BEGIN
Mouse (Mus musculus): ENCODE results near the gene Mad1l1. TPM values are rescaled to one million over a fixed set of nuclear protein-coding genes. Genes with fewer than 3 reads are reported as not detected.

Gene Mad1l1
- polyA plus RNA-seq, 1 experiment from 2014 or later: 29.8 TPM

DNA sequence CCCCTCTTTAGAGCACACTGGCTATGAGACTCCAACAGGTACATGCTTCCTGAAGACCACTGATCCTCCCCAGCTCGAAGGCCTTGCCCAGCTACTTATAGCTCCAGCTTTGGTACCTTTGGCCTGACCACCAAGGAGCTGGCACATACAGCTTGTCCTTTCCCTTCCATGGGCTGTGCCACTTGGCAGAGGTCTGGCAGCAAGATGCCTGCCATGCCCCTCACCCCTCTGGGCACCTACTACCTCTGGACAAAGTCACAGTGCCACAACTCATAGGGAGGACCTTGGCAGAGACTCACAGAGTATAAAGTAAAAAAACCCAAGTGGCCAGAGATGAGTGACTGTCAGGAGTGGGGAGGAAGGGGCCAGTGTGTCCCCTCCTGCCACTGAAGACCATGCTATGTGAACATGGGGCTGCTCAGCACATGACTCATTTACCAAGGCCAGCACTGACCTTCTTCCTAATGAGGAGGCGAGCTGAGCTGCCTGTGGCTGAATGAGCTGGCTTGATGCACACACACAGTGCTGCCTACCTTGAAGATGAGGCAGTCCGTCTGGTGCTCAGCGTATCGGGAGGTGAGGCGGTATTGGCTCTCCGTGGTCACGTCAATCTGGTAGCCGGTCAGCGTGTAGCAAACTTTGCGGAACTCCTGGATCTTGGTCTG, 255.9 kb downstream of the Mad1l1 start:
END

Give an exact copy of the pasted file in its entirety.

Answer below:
Mouse (Mus musculus): ENCODE results near the gene Mad1l1. TPM values are rescaled to one million over a fixed set of nuclear protein-coding genes. Genes with fewer than 3 reads are reported as not detected.

Gene Mad1l1
- polyA plus RNA-seq, 1 experiment from 2014 or later: 29.8 TPM

DNA sequence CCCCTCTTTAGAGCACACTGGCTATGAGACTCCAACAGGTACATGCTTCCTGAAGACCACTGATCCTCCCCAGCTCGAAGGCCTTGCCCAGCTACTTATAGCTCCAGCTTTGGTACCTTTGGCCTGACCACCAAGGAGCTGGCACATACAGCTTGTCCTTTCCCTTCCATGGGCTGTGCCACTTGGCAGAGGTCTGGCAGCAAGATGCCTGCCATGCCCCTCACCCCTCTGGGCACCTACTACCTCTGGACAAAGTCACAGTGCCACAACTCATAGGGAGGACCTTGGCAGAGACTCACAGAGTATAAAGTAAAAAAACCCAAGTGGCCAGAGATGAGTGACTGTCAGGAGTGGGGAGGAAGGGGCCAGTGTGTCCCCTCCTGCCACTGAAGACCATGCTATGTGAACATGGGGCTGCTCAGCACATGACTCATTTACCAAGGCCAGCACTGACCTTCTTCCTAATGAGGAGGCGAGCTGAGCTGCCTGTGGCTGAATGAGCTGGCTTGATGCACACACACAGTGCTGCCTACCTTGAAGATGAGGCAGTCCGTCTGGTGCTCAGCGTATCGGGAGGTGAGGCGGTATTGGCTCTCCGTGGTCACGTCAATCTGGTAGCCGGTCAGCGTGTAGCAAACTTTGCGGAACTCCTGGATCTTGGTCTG, 255.9 kb downstream of the Mad1l1 start: